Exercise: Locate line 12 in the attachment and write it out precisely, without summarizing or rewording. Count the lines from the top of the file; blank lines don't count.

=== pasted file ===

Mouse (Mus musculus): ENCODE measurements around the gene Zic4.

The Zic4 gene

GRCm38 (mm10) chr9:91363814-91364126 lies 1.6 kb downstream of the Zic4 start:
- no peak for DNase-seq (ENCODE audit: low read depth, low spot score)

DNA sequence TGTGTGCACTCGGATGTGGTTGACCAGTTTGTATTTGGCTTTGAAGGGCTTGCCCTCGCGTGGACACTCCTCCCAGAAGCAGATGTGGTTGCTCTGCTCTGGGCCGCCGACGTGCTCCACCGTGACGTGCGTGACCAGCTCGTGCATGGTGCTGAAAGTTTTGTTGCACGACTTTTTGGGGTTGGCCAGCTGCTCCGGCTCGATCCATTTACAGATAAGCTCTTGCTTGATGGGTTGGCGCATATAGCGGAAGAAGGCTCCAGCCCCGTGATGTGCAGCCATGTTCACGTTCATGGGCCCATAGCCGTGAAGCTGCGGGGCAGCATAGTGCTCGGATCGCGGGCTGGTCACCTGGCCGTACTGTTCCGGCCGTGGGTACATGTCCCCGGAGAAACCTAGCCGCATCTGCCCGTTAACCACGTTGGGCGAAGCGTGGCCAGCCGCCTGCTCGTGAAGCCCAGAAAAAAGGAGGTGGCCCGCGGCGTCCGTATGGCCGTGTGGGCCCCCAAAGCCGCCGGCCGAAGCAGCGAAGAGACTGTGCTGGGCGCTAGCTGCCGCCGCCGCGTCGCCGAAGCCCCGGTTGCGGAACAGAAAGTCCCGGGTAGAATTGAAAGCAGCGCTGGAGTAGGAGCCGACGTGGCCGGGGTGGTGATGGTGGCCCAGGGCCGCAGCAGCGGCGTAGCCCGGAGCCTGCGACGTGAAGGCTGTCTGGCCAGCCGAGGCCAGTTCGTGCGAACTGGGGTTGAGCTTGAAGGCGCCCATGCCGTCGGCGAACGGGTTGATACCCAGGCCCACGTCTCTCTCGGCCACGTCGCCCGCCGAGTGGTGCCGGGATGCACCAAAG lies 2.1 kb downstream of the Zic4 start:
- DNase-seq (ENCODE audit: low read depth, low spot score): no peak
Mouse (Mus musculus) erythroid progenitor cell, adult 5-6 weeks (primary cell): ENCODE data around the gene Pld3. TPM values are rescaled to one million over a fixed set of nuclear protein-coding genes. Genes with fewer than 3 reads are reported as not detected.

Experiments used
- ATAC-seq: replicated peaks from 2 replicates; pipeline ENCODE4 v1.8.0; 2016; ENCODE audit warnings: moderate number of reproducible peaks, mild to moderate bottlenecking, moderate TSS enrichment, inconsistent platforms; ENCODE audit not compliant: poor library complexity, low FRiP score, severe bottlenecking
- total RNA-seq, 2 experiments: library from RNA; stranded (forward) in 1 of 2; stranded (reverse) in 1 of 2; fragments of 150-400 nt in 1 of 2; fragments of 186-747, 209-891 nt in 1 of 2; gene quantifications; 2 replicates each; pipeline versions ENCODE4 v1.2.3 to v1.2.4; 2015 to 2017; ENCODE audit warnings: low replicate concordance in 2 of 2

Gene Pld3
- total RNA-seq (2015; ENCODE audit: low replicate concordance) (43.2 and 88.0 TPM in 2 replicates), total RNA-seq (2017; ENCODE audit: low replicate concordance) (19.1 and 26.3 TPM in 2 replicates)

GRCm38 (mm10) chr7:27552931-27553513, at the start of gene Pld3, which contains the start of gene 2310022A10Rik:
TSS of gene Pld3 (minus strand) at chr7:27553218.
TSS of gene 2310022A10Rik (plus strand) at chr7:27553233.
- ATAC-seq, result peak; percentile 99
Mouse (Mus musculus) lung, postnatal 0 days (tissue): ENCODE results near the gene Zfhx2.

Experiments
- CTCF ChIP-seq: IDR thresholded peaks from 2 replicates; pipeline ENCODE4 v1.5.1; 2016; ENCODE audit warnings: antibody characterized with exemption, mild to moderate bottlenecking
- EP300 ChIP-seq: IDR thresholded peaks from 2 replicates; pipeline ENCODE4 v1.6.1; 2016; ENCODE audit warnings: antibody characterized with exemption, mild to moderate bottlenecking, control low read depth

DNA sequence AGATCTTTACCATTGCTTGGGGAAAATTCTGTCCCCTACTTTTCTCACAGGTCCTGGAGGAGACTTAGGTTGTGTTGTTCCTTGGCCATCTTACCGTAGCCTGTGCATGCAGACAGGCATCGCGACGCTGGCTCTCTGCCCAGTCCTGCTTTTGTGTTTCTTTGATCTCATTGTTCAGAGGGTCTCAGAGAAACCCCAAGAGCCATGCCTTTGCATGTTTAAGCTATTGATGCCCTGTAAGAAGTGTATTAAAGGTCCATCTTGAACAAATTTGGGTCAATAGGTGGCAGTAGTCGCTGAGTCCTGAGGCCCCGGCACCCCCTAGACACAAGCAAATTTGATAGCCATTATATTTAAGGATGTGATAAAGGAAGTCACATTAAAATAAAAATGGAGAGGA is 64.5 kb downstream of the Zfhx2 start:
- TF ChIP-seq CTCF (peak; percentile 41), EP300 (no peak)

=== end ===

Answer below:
- total RNA-seq (2015; ENCODE audit: low replicate concordance) (43.2 and 88.0 TPM in 2 replicates), total RNA-seq (2017; ENCODE audit: low replicate concordance) (19.1 and 26.3 TPM in 2 replicates)